But every Sunday is like a circus to us, mainly because we've been training Anja to sit through the service (insert laughing here), out of necessity more than anything. Our church meets in a high school and the nurseries are across a busy highway in a separate building, at least a 5-7 minute walk/drive. I don't really feel comfortable leaving her that far away with people I don't know (it's a big church)...and I miss my old church, where there was 100 people and I knew them all and I would trust their children with my child no question. What to do, what to do...

    Sorry for my own personal reflection section in your comments, here.

  8. My kids are 8 and 9, they have to sit with us every Sunday (only one SS hour and I teach a class then). There are times I wonder if anything is hitting home between the need to go to the bathroom, the paper airplanes, the fidgeting (and that is just me :). Then there are rare times like last Sunday when they actually were inspired by a passionate young minister planting a new church, and i know it is worth every minute.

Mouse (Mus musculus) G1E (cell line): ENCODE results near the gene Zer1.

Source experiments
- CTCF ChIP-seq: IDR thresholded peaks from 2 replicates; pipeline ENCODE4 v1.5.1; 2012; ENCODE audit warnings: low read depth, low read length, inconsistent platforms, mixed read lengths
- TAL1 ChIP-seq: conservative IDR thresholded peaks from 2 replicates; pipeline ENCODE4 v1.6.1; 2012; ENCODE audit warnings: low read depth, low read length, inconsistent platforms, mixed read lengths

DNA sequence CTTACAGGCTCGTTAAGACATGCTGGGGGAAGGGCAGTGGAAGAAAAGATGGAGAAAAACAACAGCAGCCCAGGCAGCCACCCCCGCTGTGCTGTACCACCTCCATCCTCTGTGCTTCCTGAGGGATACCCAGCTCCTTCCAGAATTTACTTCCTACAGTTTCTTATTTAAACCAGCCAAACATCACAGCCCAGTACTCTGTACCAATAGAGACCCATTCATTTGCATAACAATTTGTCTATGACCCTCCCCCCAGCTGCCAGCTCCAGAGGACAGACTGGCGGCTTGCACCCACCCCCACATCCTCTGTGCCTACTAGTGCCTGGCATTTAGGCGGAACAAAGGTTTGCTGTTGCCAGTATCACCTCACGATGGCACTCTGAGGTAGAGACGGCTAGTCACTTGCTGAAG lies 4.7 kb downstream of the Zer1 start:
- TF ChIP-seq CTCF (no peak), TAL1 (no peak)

I feel you pain!

  9. Have you read Parenting in the Pew? It made me really excited about having my kids in church with me.

  10. Amen. We've just moved so we're "church shopping."

  11. Our church still has a kids' program during the summer but for some reason I've been finding myself wanting to stay home on Sundays this summer. It isn't like me at all but I think it just has to do with the season of life and being so tired and just wanting a break.

  12. It'd be nice since they let their workers off to tailor the service to families and make it more kid friendly. If I were in your service I'd show a lot more grace to other people's squirming kids, especially since now I have my own!

    By the way, my mom dispensed Tic-Tacs to us and it worked like a charm! :)

  13. Our church just formed a parenting group for exactly this reason ("CHAOS" which is short for children have affected our serenity and/or spirituality and/or sleep and/or sanity). It can be so hard for parents of young ones to get anything meaningful out of church and yet so important to somehow arrange life so that you still experience your own spiritual growth.

    Hang in there!

  14. I am not IN a church right now, which has me feeling pretty gloomy.
    My old church would just cancel services for July, since attendence was so spotty.